There’s a sensuality, a depth and an empathy that is felt between women who are in the same line of work and are deeply passionate about what they do. Naturally, when a women is driven in the music industry they’ve likely already faced a lot of challenge and push back and it is very empowering to bond through that and also share the space of art in a meaningful way by showing other women what positive female friendship and support looks like in ways that only we can. Women have a profound impact on my work, as collaborators, people working as pat of my business, on tour etc. There’s an unspoken understanding a lot of the time that is invaluable in this industry for me.
How is it performing without production on your new tour? Has it increased any nerves while performing?
Definitely! I stepped on stage for this tour without any gadgets, no wires and weird machines to hide behind. I had to accept and embrace myself as I am, just with my voice, and that can be scary when you’re used to relying on a lot of multi tasking on stage. I can be over work myself at times and this gave me the space and freedom to just hone in one aspect of what I do and enjoy refining that. It was honestly the most liberating tour I’ve done to date. Every night I stepped off stage feeling cleansed in a profound way.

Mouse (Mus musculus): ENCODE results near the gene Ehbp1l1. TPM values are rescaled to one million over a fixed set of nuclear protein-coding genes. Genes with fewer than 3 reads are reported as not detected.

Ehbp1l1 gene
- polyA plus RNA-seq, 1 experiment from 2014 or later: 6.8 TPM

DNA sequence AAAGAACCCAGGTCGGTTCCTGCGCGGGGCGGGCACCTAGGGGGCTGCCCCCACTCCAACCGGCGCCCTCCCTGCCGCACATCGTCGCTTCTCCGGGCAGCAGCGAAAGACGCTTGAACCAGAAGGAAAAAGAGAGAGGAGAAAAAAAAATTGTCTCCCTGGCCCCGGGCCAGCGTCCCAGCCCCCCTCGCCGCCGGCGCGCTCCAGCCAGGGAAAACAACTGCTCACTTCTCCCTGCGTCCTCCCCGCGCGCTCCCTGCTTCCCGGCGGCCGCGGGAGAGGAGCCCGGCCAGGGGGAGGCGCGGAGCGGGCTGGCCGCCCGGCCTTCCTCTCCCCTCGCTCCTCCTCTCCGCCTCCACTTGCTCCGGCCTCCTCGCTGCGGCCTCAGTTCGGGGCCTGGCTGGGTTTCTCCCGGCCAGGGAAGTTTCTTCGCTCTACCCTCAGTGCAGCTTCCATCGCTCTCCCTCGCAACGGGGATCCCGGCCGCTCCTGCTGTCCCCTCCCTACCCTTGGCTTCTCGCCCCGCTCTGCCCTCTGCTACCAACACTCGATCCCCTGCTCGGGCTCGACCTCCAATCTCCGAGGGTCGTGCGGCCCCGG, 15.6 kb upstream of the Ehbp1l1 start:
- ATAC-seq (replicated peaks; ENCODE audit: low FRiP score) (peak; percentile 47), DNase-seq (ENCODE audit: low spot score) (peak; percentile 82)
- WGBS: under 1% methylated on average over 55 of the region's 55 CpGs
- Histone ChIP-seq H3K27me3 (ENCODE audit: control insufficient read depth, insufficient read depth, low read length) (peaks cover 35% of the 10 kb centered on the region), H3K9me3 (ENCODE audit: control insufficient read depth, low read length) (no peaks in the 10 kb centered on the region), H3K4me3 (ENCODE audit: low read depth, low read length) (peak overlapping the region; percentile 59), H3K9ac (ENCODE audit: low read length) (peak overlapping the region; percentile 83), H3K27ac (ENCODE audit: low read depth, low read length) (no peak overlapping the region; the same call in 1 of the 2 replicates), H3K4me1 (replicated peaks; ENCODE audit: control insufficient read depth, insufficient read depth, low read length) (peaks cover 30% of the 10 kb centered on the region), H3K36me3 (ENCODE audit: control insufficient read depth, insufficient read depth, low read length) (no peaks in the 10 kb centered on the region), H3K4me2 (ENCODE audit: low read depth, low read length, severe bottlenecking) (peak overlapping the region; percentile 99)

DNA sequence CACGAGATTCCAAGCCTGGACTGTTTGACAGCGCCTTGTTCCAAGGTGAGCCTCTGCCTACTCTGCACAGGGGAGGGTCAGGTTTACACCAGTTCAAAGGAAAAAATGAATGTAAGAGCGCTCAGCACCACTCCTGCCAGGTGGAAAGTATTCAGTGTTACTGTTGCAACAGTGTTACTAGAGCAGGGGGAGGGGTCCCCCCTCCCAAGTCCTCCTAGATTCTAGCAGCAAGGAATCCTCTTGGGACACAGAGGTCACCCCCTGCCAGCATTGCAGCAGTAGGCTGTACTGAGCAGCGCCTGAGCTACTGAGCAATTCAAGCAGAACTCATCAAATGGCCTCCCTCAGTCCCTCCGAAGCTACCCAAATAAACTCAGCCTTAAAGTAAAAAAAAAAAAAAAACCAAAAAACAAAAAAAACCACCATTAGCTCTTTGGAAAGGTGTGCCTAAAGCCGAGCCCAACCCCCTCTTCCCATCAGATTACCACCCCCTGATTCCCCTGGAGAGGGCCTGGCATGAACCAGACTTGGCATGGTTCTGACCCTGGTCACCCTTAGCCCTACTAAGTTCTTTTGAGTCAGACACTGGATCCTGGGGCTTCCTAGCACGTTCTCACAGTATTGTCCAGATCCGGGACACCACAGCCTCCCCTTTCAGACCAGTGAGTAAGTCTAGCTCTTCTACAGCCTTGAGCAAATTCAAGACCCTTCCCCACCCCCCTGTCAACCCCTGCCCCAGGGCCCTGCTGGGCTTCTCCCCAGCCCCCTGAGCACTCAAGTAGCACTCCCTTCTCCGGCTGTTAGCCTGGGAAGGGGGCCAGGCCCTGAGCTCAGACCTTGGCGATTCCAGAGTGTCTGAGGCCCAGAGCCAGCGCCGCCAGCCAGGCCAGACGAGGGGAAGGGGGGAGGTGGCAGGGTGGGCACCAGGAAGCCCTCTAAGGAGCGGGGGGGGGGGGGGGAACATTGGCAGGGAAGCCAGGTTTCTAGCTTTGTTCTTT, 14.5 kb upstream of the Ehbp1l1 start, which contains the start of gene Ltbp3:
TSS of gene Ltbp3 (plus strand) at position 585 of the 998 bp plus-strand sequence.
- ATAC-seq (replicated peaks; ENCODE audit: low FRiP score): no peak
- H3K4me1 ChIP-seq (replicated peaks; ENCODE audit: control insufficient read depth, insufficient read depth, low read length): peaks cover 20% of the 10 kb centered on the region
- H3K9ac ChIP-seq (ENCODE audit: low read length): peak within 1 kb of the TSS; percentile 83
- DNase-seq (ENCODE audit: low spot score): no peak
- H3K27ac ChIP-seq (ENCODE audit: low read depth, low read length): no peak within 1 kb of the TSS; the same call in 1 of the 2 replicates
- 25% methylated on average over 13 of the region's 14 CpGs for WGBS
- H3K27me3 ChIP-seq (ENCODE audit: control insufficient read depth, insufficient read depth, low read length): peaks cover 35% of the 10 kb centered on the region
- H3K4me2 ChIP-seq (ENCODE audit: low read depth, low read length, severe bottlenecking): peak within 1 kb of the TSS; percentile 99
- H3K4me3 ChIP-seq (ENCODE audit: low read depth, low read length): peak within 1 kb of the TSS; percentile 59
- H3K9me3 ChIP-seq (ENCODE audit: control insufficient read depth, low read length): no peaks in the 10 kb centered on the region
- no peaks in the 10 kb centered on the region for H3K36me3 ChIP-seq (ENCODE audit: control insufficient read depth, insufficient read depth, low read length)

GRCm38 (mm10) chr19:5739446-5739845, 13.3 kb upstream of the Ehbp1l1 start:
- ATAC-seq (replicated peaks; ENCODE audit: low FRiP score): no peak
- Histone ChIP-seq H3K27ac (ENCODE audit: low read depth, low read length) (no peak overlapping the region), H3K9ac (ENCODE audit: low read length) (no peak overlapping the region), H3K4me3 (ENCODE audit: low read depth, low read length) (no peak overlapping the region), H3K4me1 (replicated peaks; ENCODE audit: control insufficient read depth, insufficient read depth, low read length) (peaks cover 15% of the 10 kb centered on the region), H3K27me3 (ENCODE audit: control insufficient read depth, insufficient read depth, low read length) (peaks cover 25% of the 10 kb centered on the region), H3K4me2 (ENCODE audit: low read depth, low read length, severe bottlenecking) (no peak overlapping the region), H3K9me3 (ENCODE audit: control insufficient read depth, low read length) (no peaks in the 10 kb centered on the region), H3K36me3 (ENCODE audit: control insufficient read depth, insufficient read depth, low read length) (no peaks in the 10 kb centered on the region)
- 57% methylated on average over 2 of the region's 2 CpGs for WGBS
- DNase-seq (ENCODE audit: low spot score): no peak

How has living in New York impacted your creativity as opposed to living in Los Angeles?
I have a studio set up in a second bedroom of my apartment which allows me to actually immerse myself in the sounds of Manhattan and even let them seep into my space of creation and influence my relationship to everything I’m writing. It’s made me bolder with the decisions I make and allowed me to meet so many dope musicians who bring the influence of New York to what I do and also bring the spirit of the city which is to be very ambitious and in touch with everything going on in the streets around you. In that respect I feel very at home and very free to be my full creative self.
As a New Zealand-native living in the United States, your lyrics reflect your journey of playing that role in the current political climate. Can you share more about that?